The NIST incident is by no means isolated. Documents reveal that it was likely just one part of the $250 million Bullrun decryption program, a clandestine war the NSA has been waging for years against encryption by intentionally inserting flaws into widely used software. Encryption of data has meant that even if the NSA acquires data, it may be unable to read it; cracking these systems has become an agency priority. Sometimes this is achieved covertly, sometimes with corporate cooperation, and sometimes through secret court orders. While this increases the NSA’s ability to gather and analyze intelligence, these flaws also present potential security weaknesses that could be exploitedby an enterprising hacker or spy agency to steal private correspondence or break into key systems.

Perhaps most catastrophic of all in the long-term is the effect that NSA disclosures have had on cooperation between the government and corporations. As noted in Part I, U.S. cybersecurity—the privacy of individual communications, the integrity of intellectual property, the confidentiality of critical business, government, and diplomatic communications, and the security of key infrastructure—depends heavily on cooperation between corporations/individuals and the government. Before the Snowden revelations, companies —from big banks to Google— would turn to the NSA for expertise in dealing with cybersecurity issues. Unfortunately, “you’d be crazy to ask the NSA for help now,” according to Alan Davidson, former head of public policy at Google. Companies like RSA, a major computer security firm which earns millions from government contracts, discourage even doing business with the NSA. This is a net loss for national cybersecurity, as firms will not benefit from the technical knowledge the NSA has, and the NSA will find it difficult to collaborate with top engineering firms.

Furthermore, public disclosure of the NSA’s actions has led to a tech backlash. Companies like Google and Apple, subject to secret court orders under the Foreign Intelligence Surveillance Act which required them to turn over data, have begun working to undermine the NSA’s surveillance capabilities. While unable to resist court orders outright, the tech giants (and others) appear to be doing everything in their power to actively thwart the NSA. Google has begun encrypting more of its data, particularly in between data centers, and even laying its own fiber cables in order to thwart the NSA’s ability to tap the fiber optic connections between data centers. Apple has taken an even harder line, building encryption into iOS 8 so that the encryption keys are stored on the device, making it technically impossiblefor Apple to retrieve data from the device, even if served a warrant. Microsoft, Facebook, and Yahoo are also beefing up encryption. All are increasingly fighting requests for data whenever possible, spurred by negative user reaction, damage to their business, and anger over privacy violations.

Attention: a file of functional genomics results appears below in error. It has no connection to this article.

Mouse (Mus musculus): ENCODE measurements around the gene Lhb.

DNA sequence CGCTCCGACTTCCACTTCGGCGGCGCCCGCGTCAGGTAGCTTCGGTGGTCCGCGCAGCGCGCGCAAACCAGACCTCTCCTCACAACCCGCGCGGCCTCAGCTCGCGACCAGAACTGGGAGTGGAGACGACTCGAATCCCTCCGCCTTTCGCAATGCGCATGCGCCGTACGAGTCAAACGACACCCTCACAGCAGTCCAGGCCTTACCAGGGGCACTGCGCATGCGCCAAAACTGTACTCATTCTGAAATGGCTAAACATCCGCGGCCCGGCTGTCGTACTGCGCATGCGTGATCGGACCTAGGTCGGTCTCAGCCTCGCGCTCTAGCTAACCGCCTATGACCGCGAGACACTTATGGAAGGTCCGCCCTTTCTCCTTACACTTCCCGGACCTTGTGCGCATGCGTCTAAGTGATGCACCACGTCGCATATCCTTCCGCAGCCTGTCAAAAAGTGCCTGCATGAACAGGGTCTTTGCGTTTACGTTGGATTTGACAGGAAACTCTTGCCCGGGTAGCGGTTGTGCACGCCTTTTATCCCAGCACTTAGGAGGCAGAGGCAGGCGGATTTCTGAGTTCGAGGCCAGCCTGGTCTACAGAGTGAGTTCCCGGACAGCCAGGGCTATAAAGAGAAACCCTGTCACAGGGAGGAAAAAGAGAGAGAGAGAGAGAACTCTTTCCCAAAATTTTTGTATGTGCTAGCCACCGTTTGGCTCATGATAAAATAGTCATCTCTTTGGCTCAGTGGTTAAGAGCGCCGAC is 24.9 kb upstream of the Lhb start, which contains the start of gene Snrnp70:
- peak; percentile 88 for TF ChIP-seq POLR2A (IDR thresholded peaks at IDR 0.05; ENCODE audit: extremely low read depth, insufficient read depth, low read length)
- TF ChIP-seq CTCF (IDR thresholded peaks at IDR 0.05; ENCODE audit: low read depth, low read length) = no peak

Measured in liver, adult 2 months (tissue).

Tech companies are not the only ones losing out. It is “an unquestionable loss for our nation that companies are losing the willingness to cooperate legally and voluntarily,” according to Robert Litt, general counsel of the Office of the Director of National Intelligence. However, it’s hard to argue that this reaction was unpredictable. Government data collection, particularly when it targets foreign citizens, has dealt a serious blow to these companies’ bottom lines. Some nations are considering instituting requirements for data to be physically stored in the country, a move that risks destroying the Internet as we know it by balkanizing the net into a series of “splinternets” that don’t communicate with each other. Unfortunately, this is also a loss for law enforcement. In the case of systems like Apple’s, law enforcement will now longer be able to access information on a device, even if it has a legitimate, targeted warrant. Tech companies will be wary of any requests to access user information, even if it is for valid purposes. And many will think twice before choosing to collaborate with or work for the U.S. government.

The NSA has clearly taken its intelligence gathering mission seriously, but at the expense of its mission to ensure U.S. cybersecurity. Its actions have also been extremely risky; it almost appears as if the NSA never expected anyone to find out about what it was doing, an absurd assumption when the program involved hundreds, if not thousands of people, many of whom were not on government payrolls. The detriments to U.S. cybersecurity, to the competitiveness of business, to the privacy of Americans, to public-private partnerships, and to foreign standing outweigh the benefits that have been presented. Intelligence gathering is not the NSA’s only mission; it is also charged with ensuring U.S. cybersecurity. The NSA should refocus on this second goal, or risk leaving the U.S. exposed in the future.